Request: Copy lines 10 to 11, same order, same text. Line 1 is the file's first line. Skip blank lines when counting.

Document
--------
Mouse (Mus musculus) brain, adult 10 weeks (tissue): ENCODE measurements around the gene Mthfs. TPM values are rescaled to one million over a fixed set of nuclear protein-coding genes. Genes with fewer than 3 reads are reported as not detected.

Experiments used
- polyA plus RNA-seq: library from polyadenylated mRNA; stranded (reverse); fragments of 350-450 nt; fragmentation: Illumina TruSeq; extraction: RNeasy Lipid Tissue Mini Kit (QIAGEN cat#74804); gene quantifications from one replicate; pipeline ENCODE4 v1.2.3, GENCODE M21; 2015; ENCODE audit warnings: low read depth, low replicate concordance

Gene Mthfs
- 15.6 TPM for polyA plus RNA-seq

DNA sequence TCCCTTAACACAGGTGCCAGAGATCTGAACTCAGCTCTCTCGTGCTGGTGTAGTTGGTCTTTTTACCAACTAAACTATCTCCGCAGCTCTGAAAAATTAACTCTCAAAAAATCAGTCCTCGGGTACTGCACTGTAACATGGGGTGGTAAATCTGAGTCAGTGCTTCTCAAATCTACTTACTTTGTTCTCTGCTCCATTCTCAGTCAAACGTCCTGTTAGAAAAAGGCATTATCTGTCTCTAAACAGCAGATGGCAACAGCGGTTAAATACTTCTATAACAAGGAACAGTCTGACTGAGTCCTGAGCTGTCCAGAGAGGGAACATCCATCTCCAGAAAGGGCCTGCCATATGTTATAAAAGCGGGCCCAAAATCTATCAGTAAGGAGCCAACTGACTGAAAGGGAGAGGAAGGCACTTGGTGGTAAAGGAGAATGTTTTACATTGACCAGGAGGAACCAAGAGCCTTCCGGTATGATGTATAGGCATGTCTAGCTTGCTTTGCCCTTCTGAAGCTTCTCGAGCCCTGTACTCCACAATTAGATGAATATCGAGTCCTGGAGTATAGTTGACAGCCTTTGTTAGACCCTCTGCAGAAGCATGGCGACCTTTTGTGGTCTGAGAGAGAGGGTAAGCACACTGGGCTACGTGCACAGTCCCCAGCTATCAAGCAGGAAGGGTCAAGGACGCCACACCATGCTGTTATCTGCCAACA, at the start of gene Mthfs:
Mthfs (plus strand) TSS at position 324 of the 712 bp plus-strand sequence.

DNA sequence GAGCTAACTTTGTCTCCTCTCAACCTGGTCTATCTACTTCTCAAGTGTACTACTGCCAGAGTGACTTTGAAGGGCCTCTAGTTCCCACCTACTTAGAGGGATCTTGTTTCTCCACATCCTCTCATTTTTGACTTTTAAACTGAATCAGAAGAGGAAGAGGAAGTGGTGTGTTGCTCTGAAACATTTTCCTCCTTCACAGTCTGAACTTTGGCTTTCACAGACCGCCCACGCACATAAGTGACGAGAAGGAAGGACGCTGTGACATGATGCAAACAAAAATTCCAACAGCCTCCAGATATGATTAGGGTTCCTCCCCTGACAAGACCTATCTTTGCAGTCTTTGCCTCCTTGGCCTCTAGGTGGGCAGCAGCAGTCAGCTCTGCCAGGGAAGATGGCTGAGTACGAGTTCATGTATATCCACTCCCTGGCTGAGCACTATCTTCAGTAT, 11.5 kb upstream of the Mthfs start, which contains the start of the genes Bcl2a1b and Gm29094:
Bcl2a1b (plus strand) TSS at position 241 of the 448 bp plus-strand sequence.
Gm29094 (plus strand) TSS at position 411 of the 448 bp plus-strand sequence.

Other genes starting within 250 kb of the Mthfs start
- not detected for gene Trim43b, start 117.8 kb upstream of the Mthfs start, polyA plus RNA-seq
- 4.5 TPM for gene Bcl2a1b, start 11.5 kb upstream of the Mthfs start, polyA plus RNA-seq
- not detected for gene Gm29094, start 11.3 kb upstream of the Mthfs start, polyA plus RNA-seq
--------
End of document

Gm29094 (plus strand) TSS at position 411 of the 448 bp plus-strand sequence.

Other genes starting within 250 kb of the Mthfs start